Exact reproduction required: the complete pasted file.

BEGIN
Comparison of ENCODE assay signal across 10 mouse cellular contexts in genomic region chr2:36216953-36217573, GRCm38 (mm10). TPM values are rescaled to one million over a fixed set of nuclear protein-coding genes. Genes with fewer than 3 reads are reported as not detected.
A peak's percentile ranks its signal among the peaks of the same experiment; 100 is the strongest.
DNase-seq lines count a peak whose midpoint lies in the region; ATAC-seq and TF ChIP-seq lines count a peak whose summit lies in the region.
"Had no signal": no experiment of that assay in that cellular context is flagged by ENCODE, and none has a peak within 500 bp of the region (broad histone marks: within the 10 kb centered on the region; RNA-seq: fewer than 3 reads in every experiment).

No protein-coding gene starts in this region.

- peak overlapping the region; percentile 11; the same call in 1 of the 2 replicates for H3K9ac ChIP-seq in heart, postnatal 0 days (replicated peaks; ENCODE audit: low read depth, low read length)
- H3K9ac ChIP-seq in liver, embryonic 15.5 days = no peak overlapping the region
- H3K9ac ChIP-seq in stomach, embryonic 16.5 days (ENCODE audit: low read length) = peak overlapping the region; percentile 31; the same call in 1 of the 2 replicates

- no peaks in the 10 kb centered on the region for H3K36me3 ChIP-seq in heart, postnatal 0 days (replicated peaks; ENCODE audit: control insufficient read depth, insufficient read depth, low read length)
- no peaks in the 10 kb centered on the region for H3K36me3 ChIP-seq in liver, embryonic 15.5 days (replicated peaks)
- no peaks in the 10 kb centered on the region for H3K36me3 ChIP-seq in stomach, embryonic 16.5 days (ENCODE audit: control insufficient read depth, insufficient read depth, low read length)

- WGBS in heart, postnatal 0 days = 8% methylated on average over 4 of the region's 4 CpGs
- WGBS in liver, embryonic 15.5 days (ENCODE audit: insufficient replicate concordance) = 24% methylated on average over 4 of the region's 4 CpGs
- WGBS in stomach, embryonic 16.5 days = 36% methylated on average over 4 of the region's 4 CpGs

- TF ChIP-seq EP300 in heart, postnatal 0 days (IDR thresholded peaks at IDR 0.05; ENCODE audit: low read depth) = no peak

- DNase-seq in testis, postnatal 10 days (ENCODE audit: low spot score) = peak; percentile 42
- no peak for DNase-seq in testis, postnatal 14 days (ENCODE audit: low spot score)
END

Comparison of ENCODE assay signal across 10 mouse cellular contexts in genomic region chr2:36216953-36217573, GRCm38 (mm10). TPM values are rescaled to one million over a fixed set of nuclear protein-coding genes. Genes with fewer than 3 reads are reported as not detected.
A peak's percentile ranks its signal among the peaks of the same experiment; 100 is the strongest.
DNase-seq lines count a peak whose midpoint lies in the region; ATAC-seq and TF ChIP-seq lines count a peak whose summit lies in the region.
"Had no signal": no experiment of that assay in that cellular context is flagged by ENCODE, and none has a peak within 500 bp of the region (broad histone marks: within the 10 kb centered on the region; RNA-seq: fewer than 3 reads in every experiment).

No protein-coding gene starts in this region.

- peak overlapping the region; percentile 11; the same call in 1 of the 2 replicates for H3K9ac ChIP-seq in heart, postnatal 0 days (replicated peaks; ENCODE audit: low read depth, low read length)
- H3K9ac ChIP-seq in liver, embryonic 15.5 days = no peak overlapping the region
- H3K9ac ChIP-seq in stomach, embryonic 16.5 days (ENCODE audit: low read length) = peak overlapping the region; percentile 31; the same call in 1 of the 2 replicates

- no peaks in the 10 kb centered on the region for H3K36me3 ChIP-seq in heart, postnatal 0 days (replicated peaks; ENCODE audit: control insufficient read depth, insufficient read depth, low read length)
- no peaks in the 10 kb centered on the region for H3K36me3 ChIP-seq in liver, embryonic 15.5 days (replicated peaks)
- no peaks in the 10 kb centered on the region for H3K36me3 ChIP-seq in stomach, embryonic 16.5 days (ENCODE audit: control insufficient read depth, insufficient read depth, low read length)

- WGBS in heart, postnatal 0 days = 8% methylated on average over 4 of the region's 4 CpGs
- WGBS in liver, embryonic 15.5 days (ENCODE audit: insufficient replicate concordance) = 24% methylated on average over 4 of the region's 4 CpGs
- WGBS in stomach, embryonic 16.5 days = 36% methylated on average over 4 of the region's 4 CpGs

- TF ChIP-seq EP300 in heart, postnatal 0 days (IDR thresholded peaks at IDR 0.05; ENCODE audit: low read depth) = no peak

- DNase-seq in testis, postnatal 10 days (ENCODE audit: low spot score) = peak; percentile 42
- no peak for DNase-seq in testis, postnatal 14 days (ENCODE audit: low spot score)